August 28, 2011

Despite what your mother told you, fidgeting is a good thing

Most people would agree that "exercise" as part of healthy living means physical activity for the purpose of body conditioning-- jogging, pilates, lifting weights, and so forth. But physical activity for any purpose counts as exercise. Pacing while on the phone, doing your laundry or other chores, even nervously standing up and sitting down in a waiting room... it all counts, and it's all beneficial to your health.

Some even contend that these little daily activities are just as important as "regular exercise" for preventing chronic illness. As little as two weeks of inactivity has been found to cause adverse metabolic changes related to Type 2 diabetes in previously healthy individuals.

For similar reasons, increasing patient mobility is slowly becoming integrated into hospital care, especially for the critically ill in intensive care, who are more likely to be bedridden. A recent study found that patients who chose to walk around during a hospital stay, rather than sit still, were able to go home about a day-and-a-half sooner.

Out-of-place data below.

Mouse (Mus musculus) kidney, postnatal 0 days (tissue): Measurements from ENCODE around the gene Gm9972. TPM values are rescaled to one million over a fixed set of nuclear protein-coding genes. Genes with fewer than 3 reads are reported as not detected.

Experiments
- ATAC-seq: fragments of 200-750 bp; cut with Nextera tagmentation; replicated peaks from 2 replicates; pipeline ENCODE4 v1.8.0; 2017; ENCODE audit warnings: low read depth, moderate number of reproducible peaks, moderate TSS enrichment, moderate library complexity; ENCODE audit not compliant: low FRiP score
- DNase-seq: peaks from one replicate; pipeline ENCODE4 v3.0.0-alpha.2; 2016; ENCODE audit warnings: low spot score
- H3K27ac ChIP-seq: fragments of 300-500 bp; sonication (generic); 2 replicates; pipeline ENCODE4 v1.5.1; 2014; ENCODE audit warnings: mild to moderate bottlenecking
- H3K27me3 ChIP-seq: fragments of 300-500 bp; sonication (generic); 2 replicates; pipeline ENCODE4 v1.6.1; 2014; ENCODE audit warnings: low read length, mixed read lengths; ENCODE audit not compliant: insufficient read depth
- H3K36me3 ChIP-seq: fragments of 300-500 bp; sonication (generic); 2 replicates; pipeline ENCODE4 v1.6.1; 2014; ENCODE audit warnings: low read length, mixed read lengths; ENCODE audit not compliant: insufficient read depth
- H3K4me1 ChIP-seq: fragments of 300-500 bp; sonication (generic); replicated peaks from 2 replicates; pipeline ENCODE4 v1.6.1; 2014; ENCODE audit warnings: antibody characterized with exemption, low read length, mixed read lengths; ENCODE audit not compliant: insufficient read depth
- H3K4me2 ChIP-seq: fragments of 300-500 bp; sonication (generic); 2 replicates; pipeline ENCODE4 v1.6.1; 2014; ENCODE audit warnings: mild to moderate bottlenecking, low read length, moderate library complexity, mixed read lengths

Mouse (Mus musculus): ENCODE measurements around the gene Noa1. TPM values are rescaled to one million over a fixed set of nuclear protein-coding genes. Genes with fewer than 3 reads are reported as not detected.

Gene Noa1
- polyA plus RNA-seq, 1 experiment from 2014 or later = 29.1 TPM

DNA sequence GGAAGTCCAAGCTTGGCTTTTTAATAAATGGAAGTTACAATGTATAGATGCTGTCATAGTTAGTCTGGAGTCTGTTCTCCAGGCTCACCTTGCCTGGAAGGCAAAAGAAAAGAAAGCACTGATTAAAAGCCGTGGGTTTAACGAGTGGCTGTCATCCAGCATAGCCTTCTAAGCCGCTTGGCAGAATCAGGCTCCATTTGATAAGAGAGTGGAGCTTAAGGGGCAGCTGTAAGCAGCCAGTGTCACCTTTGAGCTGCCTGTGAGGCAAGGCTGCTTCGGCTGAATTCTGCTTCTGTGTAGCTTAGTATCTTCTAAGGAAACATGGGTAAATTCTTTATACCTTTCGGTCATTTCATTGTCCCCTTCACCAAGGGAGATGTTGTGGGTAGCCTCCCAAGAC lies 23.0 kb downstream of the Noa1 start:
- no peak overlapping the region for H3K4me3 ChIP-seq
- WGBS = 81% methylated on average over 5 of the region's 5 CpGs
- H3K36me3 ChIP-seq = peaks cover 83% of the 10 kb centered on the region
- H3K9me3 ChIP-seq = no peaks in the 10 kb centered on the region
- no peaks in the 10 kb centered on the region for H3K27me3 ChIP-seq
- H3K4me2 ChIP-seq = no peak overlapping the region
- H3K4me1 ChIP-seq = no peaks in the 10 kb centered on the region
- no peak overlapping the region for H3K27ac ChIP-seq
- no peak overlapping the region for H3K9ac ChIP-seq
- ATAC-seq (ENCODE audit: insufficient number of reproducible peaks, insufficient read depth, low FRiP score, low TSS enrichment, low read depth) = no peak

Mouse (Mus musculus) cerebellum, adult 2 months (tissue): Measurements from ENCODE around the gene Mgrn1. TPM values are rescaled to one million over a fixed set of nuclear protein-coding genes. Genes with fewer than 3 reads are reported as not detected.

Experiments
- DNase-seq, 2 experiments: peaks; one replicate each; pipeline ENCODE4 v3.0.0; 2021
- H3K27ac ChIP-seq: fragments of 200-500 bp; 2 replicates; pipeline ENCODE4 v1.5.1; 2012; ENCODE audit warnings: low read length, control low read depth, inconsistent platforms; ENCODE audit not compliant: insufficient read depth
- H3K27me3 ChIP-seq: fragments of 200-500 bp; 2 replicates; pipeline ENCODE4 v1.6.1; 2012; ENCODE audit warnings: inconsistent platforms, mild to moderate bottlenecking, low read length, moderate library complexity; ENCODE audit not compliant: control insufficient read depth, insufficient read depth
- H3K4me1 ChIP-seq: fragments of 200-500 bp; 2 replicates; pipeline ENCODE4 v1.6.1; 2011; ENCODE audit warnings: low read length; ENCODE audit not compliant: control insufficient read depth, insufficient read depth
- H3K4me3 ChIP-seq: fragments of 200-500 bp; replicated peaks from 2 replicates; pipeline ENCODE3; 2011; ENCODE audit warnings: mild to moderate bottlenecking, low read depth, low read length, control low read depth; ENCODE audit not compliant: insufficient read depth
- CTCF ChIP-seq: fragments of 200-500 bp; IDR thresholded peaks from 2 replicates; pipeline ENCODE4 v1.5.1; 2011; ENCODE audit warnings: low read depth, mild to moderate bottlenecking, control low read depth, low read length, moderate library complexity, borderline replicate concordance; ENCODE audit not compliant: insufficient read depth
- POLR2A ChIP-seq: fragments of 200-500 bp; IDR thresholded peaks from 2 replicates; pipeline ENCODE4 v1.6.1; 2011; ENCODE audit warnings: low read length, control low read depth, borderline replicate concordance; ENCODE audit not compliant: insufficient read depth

Despite what your mother told you, fidgeting (what physiologists call "spontaneous physical activity") is a good thing. It's been known for years that fidgeting can burn calories; a 1986 study looking at human metabolism found that fidgeting accounted for 100-800 kcal per day in their 177 subjects. However, not until recently have researchers understood how vital "spontaneous physical activity" could be to overall health. A 2008 review notes,
Spontaneous physical activity... can contribute significantly to interindividual differences in total daily energy expenditure. Cross-sectionally, spontaneous physical activity is inversely related to body weight; however, more importantly, spontaneous physical activity is inversely associated with weight gain in prospective studies.... Although spontaneous physical activity is a biologically driven behavior, interventions to increase nonexercise activity within the workplace and school hold promise in increasing daily energy expenditure for the average sedentary American.
Get up, move around!

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